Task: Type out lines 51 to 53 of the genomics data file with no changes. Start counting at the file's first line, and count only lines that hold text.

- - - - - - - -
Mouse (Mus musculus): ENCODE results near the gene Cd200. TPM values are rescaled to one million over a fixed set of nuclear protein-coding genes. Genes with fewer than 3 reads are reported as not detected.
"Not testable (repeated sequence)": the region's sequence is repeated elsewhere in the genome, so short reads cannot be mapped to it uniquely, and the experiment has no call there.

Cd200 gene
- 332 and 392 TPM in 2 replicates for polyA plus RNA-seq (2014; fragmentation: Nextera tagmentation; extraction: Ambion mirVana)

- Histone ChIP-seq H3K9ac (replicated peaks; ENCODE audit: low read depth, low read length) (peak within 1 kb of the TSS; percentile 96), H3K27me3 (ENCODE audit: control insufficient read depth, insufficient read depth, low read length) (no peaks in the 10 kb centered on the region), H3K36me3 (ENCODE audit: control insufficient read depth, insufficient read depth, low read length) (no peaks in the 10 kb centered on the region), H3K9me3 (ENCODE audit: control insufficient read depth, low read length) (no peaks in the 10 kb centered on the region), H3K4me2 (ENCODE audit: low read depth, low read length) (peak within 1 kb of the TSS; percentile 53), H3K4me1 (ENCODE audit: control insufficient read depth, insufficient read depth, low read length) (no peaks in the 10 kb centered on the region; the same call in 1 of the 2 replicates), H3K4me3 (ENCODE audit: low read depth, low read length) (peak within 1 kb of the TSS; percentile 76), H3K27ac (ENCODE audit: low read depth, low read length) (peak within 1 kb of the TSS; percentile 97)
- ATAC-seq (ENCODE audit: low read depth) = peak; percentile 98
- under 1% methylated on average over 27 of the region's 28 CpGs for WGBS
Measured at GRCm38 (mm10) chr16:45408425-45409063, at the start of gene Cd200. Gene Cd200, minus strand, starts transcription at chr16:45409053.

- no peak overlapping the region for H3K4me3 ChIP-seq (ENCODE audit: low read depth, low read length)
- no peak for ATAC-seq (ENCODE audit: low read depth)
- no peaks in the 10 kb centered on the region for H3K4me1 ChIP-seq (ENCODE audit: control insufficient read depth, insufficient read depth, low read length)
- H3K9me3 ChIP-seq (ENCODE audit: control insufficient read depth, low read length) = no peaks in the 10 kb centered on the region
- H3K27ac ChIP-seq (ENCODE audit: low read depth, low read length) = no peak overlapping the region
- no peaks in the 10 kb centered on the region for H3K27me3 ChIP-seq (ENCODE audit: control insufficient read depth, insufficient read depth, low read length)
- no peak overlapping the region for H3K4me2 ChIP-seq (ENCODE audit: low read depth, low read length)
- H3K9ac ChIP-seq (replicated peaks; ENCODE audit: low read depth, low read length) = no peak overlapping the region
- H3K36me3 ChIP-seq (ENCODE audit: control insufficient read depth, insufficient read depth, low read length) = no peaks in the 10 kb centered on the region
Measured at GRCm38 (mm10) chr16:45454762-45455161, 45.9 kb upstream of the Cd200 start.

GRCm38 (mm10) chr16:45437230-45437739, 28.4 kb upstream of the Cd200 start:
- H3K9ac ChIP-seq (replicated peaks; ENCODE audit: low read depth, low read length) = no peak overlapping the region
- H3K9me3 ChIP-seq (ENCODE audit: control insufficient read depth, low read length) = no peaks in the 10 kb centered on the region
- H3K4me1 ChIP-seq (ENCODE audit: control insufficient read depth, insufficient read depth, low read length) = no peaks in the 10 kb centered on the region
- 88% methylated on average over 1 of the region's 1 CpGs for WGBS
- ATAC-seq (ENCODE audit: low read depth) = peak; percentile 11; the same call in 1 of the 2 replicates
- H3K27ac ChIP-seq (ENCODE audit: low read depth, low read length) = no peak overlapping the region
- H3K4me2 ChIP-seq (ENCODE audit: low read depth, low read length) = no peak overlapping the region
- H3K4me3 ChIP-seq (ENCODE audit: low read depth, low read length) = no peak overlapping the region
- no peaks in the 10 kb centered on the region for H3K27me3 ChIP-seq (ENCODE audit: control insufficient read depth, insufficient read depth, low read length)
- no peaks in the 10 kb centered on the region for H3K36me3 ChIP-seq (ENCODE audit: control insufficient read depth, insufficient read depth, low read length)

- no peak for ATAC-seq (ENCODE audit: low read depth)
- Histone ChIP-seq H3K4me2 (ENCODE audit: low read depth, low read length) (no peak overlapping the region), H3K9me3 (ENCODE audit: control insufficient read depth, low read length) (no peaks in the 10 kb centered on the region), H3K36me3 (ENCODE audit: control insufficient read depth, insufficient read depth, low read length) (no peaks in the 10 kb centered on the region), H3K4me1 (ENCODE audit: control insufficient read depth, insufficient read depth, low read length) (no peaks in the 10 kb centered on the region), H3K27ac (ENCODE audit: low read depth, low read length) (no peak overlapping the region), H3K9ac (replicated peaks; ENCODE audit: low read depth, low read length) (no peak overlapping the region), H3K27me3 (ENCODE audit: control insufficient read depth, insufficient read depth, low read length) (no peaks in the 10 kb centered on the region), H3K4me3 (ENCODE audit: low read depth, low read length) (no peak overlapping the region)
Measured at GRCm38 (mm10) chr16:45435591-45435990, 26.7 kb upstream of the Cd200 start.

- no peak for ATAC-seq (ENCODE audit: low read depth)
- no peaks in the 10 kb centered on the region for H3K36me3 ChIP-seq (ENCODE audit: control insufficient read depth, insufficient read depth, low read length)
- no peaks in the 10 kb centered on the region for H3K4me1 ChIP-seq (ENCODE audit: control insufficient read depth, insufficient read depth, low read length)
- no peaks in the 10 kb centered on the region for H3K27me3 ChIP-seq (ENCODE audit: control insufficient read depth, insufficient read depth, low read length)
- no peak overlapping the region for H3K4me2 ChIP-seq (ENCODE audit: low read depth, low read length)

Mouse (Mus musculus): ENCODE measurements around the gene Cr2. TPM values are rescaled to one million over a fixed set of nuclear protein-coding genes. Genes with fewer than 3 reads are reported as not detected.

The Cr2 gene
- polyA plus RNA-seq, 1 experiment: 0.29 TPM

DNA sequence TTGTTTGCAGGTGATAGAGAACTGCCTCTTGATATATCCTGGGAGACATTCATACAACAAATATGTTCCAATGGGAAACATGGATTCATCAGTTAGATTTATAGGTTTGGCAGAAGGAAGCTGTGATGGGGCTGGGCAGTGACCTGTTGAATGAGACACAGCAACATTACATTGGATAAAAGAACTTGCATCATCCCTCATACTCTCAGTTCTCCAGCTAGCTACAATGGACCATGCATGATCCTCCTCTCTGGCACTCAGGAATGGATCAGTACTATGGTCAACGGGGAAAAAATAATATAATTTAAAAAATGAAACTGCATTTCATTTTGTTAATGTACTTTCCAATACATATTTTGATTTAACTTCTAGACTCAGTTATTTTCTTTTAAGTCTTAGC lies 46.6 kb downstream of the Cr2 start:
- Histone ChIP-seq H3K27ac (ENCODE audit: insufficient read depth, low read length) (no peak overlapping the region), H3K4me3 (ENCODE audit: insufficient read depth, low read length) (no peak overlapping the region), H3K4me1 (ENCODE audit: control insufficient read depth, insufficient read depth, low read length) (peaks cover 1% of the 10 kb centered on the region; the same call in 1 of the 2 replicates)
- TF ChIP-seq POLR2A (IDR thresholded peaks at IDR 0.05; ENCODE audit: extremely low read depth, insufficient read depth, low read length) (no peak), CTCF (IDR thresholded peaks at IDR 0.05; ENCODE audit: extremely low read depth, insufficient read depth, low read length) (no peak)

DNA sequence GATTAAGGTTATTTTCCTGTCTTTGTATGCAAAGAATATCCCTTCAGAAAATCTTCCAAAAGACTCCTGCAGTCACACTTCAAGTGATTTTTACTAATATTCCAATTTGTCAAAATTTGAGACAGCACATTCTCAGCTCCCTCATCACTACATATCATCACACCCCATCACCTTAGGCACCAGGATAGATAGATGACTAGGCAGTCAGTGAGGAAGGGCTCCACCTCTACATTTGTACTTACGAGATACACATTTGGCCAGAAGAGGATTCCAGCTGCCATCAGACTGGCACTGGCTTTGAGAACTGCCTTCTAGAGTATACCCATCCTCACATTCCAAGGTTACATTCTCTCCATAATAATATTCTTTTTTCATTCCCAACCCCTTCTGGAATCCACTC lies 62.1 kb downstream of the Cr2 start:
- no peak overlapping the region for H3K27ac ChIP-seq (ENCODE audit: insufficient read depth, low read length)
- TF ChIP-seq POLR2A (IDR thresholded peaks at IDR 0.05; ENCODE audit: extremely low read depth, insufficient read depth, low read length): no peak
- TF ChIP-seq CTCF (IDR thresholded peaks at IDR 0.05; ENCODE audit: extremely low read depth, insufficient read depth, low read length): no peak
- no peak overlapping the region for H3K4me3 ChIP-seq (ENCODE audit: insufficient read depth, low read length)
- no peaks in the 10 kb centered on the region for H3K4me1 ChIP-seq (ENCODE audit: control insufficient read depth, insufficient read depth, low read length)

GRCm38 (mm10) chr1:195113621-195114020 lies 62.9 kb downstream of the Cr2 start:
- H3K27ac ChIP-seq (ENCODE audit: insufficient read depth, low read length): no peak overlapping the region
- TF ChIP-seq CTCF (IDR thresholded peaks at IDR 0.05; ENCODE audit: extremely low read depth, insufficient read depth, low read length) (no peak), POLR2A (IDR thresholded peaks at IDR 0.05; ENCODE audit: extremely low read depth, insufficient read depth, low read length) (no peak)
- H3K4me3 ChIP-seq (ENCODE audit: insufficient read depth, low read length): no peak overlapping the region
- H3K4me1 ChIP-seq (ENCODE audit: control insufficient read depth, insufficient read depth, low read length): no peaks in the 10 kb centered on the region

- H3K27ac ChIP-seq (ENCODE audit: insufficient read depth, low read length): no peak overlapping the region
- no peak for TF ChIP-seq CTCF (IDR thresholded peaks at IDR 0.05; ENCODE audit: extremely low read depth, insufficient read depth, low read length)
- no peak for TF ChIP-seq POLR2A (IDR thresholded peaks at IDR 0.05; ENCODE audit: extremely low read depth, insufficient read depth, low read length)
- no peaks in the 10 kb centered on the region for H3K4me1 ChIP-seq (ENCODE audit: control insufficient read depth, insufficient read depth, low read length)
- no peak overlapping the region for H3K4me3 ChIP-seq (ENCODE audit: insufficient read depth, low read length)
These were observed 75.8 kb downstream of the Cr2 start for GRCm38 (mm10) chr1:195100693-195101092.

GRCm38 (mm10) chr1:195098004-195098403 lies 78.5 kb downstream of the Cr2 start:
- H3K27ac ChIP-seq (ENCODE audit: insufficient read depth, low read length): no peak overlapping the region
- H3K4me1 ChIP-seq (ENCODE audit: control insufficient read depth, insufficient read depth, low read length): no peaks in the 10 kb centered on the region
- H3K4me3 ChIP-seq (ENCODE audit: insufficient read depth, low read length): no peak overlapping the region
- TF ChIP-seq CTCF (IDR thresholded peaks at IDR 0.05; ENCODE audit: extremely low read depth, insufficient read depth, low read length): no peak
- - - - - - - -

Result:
- H3K27ac ChIP-seq (ENCODE audit: insufficient read depth, low read length): no peak overlapping the region
- TF ChIP-seq CTCF (IDR thresholded peaks at IDR 0.05; ENCODE audit: extremely low read depth, insufficient read depth, low read length) (no peak), POLR2A (IDR thresholded peaks at IDR 0.05; ENCODE audit: extremely low read depth, insufficient read depth, low read length) (no peak)
- H3K4me3 ChIP-seq (ENCODE audit: insufficient read depth, low read length): no peak overlapping the region